By Adriana Beal
If you’re a sales professional, you’ve probably heard people saying how AI (artificial intelligence) technology will tell you “the right buying audience, how to market to them, and when to call them — even down to the minute”. “If you’re not starting to operate this way”, AI solution providers warn, “you’re going to get outmaneuvered by the competition using this type of technology”.
Yet, I’m not seeing many companies reporting improvements in revenue and win rates as a result of the adoption of AI technology. What’s going on here?
A couple of years ago, I interviewed a sales manager of a luxury car dealership for a project I was working on. The sales manager was celebrating the fact that a policy issued by headquarters, stating that sales reps were to call prospects eight times in order to increase the dealership’s win rate, had just been removed.
The sales manager explained that the rule had been created after the executives at headquarters saw a report showing a correlation between a successful sale and an average of eight calls to the prospect. As the sales manager knew from intuition, the executives were making a classic mistake: confusing correlation with causation.
The policy caused sales to go down in the dealerships that complied with the new rule. The smartest ones decided to ignore the rule, which made it easier to show how misguided the approach was by enabling a comparison of results. Quickly the executives realized the approach was having a negative impact, and retired the directive. The conclusion was that the aggressive sales tactic turned off prospects who were considering buying a car from that brand and would have closed the deal if allowed to follow their decision process without being subjected to so many insistent calls.
It’s not surprising to see this type of misguided use of predictive analytics causing sellers to fail to achieve the expected results from the adoption of AI sales tools. It’s not that these tools can’t deliver value to sales organizations, but it’s necessary to first understand their limitations and ensure that the selected tool has a solid framework for evaluating data in a scientific way.
To reuse an example from the book Everydata: The Misinformation Hidden in the Little Data You Consume Every Day, if every Monday morning your dog starts barking, and a few minutes later, the garbage truck arrives, it would be an obvious mistake to assume that your dog’s bark causes the garbage truck to come. In this case, it is likely that the causality is reversed: your dog just hears the garbage truck before you do. Few people would make this exact mistake, and yet they make similar mistakes in their decision making on a daily basis, as the luxury car executives did.
Artificial intelligence tools can analyze data from sales calls and use things like talk-to-listen ratio, number and kinds of questions, etc. to uncover valuable insights such as “open-ended questions increase our win rate, while too many factual questions asked in quick succession tend to shut down the prospect and reduce our win rate”. However, for more complex applications, such as predicting which deals are more likely to close, things become much tricker.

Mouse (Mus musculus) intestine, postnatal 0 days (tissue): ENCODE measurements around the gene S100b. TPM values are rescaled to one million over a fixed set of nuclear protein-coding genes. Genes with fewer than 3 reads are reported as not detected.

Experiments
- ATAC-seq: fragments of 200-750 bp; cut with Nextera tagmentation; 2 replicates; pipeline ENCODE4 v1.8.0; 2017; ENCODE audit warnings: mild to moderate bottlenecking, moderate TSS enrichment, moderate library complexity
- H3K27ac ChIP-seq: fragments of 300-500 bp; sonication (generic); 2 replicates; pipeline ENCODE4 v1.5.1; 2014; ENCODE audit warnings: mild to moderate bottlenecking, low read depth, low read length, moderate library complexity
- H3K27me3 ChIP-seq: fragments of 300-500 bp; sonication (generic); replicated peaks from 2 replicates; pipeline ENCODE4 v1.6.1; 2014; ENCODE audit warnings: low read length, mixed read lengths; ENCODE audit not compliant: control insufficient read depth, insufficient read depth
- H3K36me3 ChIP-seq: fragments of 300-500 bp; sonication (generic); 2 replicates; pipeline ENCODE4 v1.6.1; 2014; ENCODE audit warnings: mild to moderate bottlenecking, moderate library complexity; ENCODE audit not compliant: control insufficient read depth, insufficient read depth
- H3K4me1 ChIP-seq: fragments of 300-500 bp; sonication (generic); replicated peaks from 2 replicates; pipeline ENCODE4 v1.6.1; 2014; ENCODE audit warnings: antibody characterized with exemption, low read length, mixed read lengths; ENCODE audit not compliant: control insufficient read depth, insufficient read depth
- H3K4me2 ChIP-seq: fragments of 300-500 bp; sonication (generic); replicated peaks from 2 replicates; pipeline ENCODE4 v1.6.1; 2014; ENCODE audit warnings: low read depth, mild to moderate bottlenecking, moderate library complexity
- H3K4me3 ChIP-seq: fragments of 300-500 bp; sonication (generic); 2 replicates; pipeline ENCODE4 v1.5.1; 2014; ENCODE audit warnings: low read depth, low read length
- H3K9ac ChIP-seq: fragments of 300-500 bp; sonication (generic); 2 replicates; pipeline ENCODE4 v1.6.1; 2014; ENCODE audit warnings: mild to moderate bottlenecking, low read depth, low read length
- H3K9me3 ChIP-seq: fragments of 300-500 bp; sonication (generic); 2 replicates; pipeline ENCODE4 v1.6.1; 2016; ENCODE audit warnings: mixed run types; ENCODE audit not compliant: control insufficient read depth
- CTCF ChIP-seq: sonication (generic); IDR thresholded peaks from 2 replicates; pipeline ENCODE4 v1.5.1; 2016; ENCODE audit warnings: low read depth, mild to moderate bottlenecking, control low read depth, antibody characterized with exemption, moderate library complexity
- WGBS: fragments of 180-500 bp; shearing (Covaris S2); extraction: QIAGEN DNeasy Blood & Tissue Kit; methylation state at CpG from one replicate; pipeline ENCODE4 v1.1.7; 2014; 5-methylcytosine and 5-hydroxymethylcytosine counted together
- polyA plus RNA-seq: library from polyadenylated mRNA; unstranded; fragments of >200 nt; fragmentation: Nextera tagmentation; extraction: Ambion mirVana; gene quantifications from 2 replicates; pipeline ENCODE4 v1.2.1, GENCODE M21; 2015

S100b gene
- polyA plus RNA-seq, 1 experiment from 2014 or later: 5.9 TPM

Imagine that a seller had one deal closed in July, and one lost. Both have the exact same profile in the company’s CRM, from industry and size of the prospect to number of calls and meetings it took until a decision was made, distance in-between calls, how soon decision-makers got involved in the opportunity, etc. Based on the available data, it would have been impossible for a predictive model to determine that one of these deals would close and the other wouldn’t.
The core problem here is omitted variables. The seller collecting prospect interaction data in its CRM only had access to half the story. There was little or no visibility into what was happening on the buyer side. Unbeknownst to the seller, in the lost deal the company was going through a change in leadership. The decision of going with a different competitors was caused by a new executive with strong relationship with the CEO of the chosen provider influencing the final choice. Several variables affecting the decision of the prospects had different values could not be taken into account in order to accurately predict the different outcomes.
In this scenario, even if a company was in possession of a sizable number of records about the outcome of past deals–hundreds of thousands of deal records to train and test a machine learning model with–, it wouldn’t be able to successfully and accurately predict the likelihood of future deals successfully closing. The missing relevant predictor variables would prevent an algorithm from generating an accurate forecast.
The lesson here is simple: evaluate AI tools with care before deciding to adopt one. Pay attention to what the solution provider is saying–and what he is not saying. Ask to see some case studies or demos that show the kinds of insights the tool provides. Does the tool make a jump from correlation to causation based on preconceptions rather than actual evidence? Do the relationships identified by the tool actually make intuitive sense? Why should eight calls to prospects improve your conversion rates? What variables are being used to produce a prediction–are there other omitted factors that could actually be crucial for an accurate forecast that the tool is claiming to be able to produce?